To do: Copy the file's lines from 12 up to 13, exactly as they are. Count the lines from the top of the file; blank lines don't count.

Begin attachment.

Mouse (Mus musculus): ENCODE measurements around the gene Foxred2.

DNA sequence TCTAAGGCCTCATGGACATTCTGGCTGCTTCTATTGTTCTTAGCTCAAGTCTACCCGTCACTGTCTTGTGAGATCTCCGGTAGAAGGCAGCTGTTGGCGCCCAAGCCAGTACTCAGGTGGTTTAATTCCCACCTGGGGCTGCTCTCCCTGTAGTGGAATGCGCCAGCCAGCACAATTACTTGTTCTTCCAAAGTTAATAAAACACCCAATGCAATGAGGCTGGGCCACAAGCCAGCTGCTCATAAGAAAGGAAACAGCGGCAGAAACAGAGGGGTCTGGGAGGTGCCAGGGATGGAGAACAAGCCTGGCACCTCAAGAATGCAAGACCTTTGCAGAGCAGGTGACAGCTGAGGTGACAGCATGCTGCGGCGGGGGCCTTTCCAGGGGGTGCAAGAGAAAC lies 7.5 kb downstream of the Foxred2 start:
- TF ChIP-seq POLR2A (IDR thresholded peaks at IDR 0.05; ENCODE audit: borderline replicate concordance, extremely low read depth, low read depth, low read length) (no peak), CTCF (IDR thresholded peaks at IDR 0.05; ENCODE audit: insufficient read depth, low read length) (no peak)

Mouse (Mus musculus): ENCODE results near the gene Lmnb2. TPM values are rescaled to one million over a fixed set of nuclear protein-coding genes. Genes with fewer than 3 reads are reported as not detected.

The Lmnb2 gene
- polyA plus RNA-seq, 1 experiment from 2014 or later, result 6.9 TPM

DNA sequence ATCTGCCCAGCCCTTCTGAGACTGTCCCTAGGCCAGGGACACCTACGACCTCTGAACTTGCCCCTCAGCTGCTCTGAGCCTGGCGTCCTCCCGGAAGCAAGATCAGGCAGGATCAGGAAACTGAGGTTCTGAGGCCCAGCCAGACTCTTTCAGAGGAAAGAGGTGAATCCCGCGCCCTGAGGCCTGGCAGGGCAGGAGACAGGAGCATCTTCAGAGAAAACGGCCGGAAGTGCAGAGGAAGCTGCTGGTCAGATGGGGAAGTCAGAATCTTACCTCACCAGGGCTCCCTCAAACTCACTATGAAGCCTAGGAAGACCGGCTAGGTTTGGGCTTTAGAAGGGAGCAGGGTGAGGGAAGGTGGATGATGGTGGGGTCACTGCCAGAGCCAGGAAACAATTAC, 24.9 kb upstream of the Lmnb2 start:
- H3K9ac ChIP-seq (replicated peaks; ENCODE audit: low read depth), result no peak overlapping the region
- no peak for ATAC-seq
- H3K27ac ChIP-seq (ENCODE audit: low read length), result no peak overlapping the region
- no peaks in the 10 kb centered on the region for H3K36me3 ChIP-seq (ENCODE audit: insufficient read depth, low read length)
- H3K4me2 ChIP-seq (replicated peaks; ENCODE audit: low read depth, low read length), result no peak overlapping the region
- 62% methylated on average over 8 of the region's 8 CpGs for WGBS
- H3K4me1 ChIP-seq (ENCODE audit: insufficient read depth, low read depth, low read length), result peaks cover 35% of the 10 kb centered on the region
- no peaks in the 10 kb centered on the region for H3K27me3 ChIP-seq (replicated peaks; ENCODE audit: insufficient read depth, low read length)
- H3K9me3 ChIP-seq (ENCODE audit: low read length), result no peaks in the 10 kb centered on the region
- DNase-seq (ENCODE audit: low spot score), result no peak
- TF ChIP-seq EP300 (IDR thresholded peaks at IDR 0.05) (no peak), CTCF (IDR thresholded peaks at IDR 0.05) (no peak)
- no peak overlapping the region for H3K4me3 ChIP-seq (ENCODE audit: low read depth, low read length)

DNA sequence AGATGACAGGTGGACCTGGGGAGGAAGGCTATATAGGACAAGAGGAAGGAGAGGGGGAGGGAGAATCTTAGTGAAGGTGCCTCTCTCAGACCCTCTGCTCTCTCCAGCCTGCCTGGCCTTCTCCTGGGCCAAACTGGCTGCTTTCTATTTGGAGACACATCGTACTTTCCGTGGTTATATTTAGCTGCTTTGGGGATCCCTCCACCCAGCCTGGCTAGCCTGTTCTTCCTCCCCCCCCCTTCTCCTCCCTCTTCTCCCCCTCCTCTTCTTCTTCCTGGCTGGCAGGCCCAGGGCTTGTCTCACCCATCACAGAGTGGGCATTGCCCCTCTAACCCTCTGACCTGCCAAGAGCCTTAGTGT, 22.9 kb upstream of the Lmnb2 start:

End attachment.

- H3K4me2 ChIP-seq (replicated peaks; ENCODE audit: low read depth, low read length), result no peak overlapping the region
- 62% methylated on average over 8 of the region's 8 CpGs for WGBS